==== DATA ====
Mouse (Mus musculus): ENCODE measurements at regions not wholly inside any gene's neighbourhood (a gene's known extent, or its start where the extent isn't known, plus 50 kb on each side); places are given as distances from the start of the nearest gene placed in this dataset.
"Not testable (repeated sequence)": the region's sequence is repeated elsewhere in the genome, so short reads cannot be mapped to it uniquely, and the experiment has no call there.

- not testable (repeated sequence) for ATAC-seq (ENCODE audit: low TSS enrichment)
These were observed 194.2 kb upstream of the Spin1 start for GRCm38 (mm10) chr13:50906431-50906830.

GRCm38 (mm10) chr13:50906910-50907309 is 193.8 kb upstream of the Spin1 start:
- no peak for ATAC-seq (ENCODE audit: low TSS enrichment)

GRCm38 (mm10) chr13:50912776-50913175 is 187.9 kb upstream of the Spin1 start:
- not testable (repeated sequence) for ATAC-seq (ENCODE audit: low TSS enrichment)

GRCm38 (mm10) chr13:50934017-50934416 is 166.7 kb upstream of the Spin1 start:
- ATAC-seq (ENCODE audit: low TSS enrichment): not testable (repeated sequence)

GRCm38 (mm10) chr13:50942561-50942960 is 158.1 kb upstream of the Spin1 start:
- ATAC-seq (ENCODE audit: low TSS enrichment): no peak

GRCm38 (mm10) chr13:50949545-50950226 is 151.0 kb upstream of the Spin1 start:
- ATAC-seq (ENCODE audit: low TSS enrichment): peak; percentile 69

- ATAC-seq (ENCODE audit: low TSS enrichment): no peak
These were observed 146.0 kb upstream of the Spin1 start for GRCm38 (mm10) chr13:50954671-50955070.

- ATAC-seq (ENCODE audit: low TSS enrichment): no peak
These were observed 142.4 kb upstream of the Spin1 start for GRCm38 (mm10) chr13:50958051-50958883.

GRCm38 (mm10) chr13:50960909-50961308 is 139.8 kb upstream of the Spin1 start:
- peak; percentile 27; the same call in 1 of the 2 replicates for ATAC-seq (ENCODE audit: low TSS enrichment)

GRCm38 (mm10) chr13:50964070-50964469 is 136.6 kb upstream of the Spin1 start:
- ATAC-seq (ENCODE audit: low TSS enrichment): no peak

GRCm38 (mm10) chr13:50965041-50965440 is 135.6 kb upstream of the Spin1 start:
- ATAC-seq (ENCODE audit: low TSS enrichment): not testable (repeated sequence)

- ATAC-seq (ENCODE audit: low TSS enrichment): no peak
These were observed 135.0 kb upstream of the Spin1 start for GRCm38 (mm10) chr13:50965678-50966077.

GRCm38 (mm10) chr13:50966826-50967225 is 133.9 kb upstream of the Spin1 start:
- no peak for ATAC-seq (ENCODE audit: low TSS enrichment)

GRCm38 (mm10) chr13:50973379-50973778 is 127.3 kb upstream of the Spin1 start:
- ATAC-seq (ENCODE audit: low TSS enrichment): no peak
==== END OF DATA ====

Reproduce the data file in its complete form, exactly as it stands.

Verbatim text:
Mouse (Mus musculus): ENCODE measurements at regions not wholly inside any gene's neighbourhood (a gene's known extent, or its start where the extent isn't known, plus 50 kb on each side); places are given as distances from the start of the nearest gene placed in this dataset.
"Not testable (repeated sequence)": the region's sequence is repeated elsewhere in the genome, so short reads cannot be mapped to it uniquely, and the experiment has no call there.

- not testable (repeated sequence) for ATAC-seq (ENCODE audit: low TSS enrichment)
These were observed 194.2 kb upstream of the Spin1 start for GRCm38 (mm10) chr13:50906431-50906830.

GRCm38 (mm10) chr13:50906910-50907309 is 193.8 kb upstream of the Spin1 start:
- no peak for ATAC-seq (ENCODE audit: low TSS enrichment)

GRCm38 (mm10) chr13:50912776-50913175 is 187.9 kb upstream of the Spin1 start:
- not testable (repeated sequence) for ATAC-seq (ENCODE audit: low TSS enrichment)

GRCm38 (mm10) chr13:50934017-50934416 is 166.7 kb upstream of the Spin1 start:
- ATAC-seq (ENCODE audit: low TSS enrichment): not testable (repeated sequence)

GRCm38 (mm10) chr13:50942561-50942960 is 158.1 kb upstream of the Spin1 start:
- ATAC-seq (ENCODE audit: low TSS enrichment): no peak

GRCm38 (mm10) chr13:50949545-50950226 is 151.0 kb upstream of the Spin1 start:
- ATAC-seq (ENCODE audit: low TSS enrichment): peak; percentile 69

- ATAC-seq (ENCODE audit: low TSS enrichment): no peak
These were observed 146.0 kb upstream of the Spin1 start for GRCm38 (mm10) chr13:50954671-50955070.

- ATAC-seq (ENCODE audit: low TSS enrichment): no peak
These were observed 142.4 kb upstream of the Spin1 start for GRCm38 (mm10) chr13:50958051-50958883.

GRCm38 (mm10) chr13:50960909-50961308 is 139.8 kb upstream of the Spin1 start:
- peak; percentile 27; the same call in 1 of the 2 replicates for ATAC-seq (ENCODE audit: low TSS enrichment)

GRCm38 (mm10) chr13:50964070-50964469 is 136.6 kb upstream of the Spin1 start:
- ATAC-seq (ENCODE audit: low TSS enrichment): no peak

GRCm38 (mm10) chr13:50965041-50965440 is 135.6 kb upstream of the Spin1 start:
- ATAC-seq (ENCODE audit: low TSS enrichment): not testable (repeated sequence)

- ATAC-seq (ENCODE audit: low TSS enrichment): no peak
These were observed 135.0 kb upstream of the Spin1 start for GRCm38 (mm10) chr13:50965678-50966077.

GRCm38 (mm10) chr13:50966826-50967225 is 133.9 kb upstream of the Spin1 start:
- no peak for ATAC-seq (ENCODE audit: low TSS enrichment)

GRCm38 (mm10) chr13:50973379-50973778 is 127.3 kb upstream of the Spin1 start:
- ATAC-seq (ENCODE audit: low TSS enrichment): no peak